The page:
According to the Federal Arbitration Act employed in the United States, the first task for identifying the arbitrability of an issue is to determine whether there was a clause for arbitration in the agreement entered into by the parties to a dispute or not. In the absence of the same, the federal rule of law states that the substantive law of arbitrability under the Federal Arbitration Act will not be permitted.
Facts of the case
An agreement was entered into by The Mitsubishi Motors Corporation and Soler Chrysler-Plymouth to manufacture automobiles in Japan. The agreement between the parties entailed using arbitration under the Japanese Commercial Arbitration Association (JCAA) to resolve any disputes between the parties involving anything regarding the sales or breach of the clauses of the agreement entered into by them.
As the companies' future would have it, a dispute arose regarding staggering sales of the automobile, compelling the Japanese company (The Mitsubishi Motors Corporation) to initiate the arbitration proceedings under the JCAA as per the arbitration clause mentioned in the agreement. Although there was a move made to initiate arbitral proceedings, the other party to the case did not agree to violate the clauses for which the arbitration proceedings were initiated and claimed defence of antitrust under the Sherman Act, which was nowhere mentioned in the agreement.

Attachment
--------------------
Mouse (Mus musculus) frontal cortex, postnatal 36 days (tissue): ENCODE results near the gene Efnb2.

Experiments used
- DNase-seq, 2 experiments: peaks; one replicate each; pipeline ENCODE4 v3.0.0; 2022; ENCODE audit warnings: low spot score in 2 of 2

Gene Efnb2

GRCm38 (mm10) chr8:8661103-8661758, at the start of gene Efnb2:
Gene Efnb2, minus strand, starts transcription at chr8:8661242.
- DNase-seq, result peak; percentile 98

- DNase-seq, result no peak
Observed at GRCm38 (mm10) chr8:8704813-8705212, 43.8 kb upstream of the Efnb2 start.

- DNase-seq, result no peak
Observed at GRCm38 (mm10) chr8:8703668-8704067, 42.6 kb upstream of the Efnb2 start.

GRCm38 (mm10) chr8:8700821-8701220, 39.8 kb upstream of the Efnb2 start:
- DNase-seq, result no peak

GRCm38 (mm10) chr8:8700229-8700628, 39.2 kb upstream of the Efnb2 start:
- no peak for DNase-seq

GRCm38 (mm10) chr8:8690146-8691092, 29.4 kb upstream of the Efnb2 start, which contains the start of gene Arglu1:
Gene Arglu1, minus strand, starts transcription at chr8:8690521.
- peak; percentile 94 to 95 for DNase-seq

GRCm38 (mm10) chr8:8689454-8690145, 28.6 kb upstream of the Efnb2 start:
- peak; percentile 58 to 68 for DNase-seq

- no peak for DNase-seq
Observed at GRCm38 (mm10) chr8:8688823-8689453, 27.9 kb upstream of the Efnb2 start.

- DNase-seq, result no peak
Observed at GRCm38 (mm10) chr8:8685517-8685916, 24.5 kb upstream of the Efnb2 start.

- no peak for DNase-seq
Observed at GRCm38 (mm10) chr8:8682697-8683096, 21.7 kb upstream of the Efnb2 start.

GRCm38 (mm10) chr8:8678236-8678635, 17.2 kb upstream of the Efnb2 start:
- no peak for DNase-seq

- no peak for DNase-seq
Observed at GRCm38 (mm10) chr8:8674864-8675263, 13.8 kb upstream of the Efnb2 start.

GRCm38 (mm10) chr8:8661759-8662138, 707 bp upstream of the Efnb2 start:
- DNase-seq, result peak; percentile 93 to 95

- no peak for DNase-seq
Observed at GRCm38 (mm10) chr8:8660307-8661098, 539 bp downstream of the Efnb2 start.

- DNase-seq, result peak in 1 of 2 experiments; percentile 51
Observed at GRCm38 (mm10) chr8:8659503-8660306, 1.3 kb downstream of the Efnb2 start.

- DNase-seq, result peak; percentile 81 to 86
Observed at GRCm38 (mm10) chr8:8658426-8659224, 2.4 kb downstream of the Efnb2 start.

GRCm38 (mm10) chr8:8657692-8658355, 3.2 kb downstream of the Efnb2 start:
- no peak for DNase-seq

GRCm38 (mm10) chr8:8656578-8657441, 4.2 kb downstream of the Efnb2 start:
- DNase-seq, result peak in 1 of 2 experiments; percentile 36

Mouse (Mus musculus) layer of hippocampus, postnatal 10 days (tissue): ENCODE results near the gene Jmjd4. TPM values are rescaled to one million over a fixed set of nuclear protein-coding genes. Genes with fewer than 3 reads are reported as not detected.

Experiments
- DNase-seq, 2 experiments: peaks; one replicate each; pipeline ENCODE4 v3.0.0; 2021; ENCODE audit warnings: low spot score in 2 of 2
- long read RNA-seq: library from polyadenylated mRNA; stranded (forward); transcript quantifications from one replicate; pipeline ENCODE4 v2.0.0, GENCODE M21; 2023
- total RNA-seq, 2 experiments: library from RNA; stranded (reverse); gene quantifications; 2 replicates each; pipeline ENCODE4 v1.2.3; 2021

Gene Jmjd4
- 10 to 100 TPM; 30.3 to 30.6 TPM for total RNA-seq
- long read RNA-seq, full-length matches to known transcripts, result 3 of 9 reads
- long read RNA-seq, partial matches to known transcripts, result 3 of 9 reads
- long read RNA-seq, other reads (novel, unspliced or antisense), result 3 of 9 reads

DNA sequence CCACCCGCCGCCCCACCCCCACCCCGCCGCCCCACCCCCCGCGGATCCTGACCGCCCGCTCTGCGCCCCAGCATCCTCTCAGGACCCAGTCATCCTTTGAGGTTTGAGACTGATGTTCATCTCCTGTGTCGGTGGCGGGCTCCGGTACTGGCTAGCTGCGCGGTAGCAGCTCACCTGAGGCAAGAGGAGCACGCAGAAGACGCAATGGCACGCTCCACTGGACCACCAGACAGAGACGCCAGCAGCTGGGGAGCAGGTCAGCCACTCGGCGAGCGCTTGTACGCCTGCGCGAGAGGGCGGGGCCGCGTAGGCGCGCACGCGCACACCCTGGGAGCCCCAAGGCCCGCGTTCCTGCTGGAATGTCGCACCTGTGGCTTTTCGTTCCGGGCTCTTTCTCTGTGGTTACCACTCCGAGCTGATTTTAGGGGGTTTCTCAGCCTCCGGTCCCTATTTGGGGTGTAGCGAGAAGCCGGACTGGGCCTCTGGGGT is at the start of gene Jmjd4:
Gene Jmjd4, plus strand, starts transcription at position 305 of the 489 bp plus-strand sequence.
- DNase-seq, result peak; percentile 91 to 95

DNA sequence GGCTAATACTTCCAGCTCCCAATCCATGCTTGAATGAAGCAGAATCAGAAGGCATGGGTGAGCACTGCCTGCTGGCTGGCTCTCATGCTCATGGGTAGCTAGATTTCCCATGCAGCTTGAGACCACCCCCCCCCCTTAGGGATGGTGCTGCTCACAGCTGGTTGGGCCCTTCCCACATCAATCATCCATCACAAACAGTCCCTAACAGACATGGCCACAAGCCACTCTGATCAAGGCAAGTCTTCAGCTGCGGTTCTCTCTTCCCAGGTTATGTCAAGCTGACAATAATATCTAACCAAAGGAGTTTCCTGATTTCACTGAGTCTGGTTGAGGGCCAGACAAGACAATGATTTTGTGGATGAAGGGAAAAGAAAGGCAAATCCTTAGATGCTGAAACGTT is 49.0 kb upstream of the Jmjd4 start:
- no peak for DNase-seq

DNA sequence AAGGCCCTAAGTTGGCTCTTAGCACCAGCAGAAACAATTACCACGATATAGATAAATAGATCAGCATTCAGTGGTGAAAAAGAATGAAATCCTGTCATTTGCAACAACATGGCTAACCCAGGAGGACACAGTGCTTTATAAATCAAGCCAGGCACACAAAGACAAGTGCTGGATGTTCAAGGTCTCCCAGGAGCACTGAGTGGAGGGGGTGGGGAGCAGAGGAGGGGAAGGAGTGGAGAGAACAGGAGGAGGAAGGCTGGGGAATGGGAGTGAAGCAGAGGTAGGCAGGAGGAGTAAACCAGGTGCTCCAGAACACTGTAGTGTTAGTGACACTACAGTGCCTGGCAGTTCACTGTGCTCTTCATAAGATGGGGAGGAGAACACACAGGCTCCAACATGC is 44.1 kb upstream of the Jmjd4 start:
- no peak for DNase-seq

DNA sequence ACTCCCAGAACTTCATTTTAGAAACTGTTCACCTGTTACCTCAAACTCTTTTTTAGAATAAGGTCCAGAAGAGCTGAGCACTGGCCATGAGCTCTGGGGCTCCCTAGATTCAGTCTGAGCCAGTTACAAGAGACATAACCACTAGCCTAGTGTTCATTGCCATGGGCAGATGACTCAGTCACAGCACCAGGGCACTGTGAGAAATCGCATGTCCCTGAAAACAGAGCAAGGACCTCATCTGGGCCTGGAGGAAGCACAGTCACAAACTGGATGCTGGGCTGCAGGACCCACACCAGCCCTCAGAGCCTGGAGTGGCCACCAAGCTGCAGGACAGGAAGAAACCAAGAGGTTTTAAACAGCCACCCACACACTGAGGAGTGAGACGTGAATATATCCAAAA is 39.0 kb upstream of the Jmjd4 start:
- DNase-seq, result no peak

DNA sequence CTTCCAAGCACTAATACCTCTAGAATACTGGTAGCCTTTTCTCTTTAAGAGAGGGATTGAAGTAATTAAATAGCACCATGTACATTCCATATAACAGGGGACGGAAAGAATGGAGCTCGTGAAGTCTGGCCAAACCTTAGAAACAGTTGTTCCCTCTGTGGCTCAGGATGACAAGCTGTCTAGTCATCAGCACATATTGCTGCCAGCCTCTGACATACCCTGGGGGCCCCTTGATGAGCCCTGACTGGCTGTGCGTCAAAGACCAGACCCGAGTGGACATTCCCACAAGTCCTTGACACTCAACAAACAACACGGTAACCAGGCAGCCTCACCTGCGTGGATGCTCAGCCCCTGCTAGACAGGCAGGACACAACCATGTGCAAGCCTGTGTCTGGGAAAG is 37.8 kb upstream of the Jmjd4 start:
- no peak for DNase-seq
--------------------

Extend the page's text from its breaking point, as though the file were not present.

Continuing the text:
The question before the district court was about the arbitrability of the issue, considering that it involved federal anti-trust issues. The case was also multi-faceted as it also was international, given the different origin countries of the disputing parties.
In the appeal made by the defendant, the Supreme Court responded by disagreeing with the claims of the defendant, further opining that the existence of an anti-trust clause is not enough of a reason not to invoke arbitration, especially if it is part of the agreement clauses. In a simplified manner, the Court further held that international nature cases require a little more faith by the people, mainly because, contrary to popular opinion, the mechanism in place for overseeing international arbitration cases is adequate. The international tribunals do their best at enabling respect and harmony in international, cross-border disputes.
This Article Does Not Intend To Hurt The Sentiments Of Any Individual Community, Sect, Or Religion Etcetera. This Article Is Based Purely On The Authors Personal Views And Opinions In The Exercise Of The Fundamental Right Guaranteed Under Article 19(1)(A) And Other Related Laws Being Force In India, For The Time Being. Further, despite all efforts made to ensure the accuracy and correctness of the information published, White Code VIA Mediation and Arbitration Centre shall not be responsible for any errors caused due to human error or otherwise.